Beekeeping Field Trip with Tolcott Elementary 2nd Grade Class

spring-11

Typically, I’m used to presenting to clients in the design industry, pitching ideas, and preparing to field questions around consumer needs, brand relevance, cost, and manufacturing. Today I spoke about beekeeping to a 2nd grade class from Tolcott Elementary School in Ukranian Village here in Chicago.

spring-7

As I was heading over to meet them at the Met West Community Garden, where I keep two hives, the thought crossed my mind that I should be prepared to speak about beekeeping to 2nd graders, not adult professionals who have business goals in mind. I thought “Ok, so these are 7-8 year old kids, I need to get them engaged. I’ll start by asking them questions about honeybees to see what they know and get them interested.” I was prepared with props like a hive body with 10 frames of built out wax, burrcomb, some capped honey, a couple hive tools, a couple pairs of gloves, and a couple bee veils and helmets for them to try on.

spring-4

I┬ádiscussed with the teacher to be there at 9:30am to speak on beekeeping. When I arrived, the students were calmly sitting on the brick patio listening to a fellow gardener speak about gardening. As I approached I could hear a couple students shout “Look it’s the beekeeper!” As I respectfully stayed towards the back of the group to let the speaker finish, one student came up to me asked “Are you Mr. Kyle?” I laughed and said “I sure am.” A few students started flooding me with beekeeping questions when the teacher finally said, “Ok, a few more questions with the gardener before we get to the beekeeper. Let’s listen up. Any more questions about gardening?” He calls on a student “Yes-“ The student asks, “Why do you use smoker for the honeybees?” The students were pretty anxious to hear about beekeeping.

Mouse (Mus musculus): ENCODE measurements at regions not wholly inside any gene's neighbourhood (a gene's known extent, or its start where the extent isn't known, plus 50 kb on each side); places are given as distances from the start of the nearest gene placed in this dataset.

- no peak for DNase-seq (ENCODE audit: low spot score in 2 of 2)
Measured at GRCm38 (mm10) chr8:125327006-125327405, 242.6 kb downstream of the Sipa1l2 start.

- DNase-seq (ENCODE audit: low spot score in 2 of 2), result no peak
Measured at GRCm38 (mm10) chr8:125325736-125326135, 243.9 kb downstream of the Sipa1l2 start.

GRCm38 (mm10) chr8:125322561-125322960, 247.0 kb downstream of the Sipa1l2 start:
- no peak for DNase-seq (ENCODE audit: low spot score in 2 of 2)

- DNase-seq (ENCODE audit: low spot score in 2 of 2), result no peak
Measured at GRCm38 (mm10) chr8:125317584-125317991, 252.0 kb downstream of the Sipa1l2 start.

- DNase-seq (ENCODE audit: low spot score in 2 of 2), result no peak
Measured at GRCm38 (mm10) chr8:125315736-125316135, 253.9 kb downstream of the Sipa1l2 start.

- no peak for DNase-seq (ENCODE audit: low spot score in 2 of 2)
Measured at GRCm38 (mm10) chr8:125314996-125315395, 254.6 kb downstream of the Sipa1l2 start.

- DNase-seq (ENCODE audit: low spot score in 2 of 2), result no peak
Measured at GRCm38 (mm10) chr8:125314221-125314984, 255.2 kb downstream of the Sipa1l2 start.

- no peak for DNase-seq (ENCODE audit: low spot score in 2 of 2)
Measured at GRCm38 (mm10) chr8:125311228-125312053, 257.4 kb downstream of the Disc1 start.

spring-9

Time to see what these kids knew about honeybees. I asked them “What do honeybees do?” A few hands shoot up. Trying hard not to call on the student waving his arms in my face, I call on a girl towards the back. “They make honey!” “Good, what else do they do?”
Another student says, “They collect nectar”
“Very good, and where do they collect that nectar from?”
A few students shout “Flowers!” But I still call on a patient student who says “Umm, flowers”.

spring-5

I go on to talk about who is in the hive, the queen, “the girls” (who are the worker bees), and “the boys” (the drones). “THE DRONES!! ARGGH” grumble a couple of the boys and then laughing. “They don’t do anything!” one of them shouts. While that was not entirely true, I was impressed.

spring-3

Then I took questions while I started the smoker. I was just amazed at their interest and their very specific questions. They asked me about how there could be two queens in one hive, what is killing the bees, why do bees buzz, and other very inquisitive and informed questions. Apparently, they have been reading about bees and had spoke to a beekeeper last week over Skype or something. As I continued to take questions, the teacher finally said “They could ask you questions for the rest of the day, let’s just take a couple final questions.”

spring-8

We finished off by passing around my tools and gear, which the kids loved trying on. Of course there was that one student who kept asking to wear the beesuit I was wearing, who grabbed my hot lit smoker, and was running around with my sharp hive tool, but other that the kids were delightful. A couple students even said “I want to be a beekeeper!”

spring-10

Next week I think we have 1st graders coming through.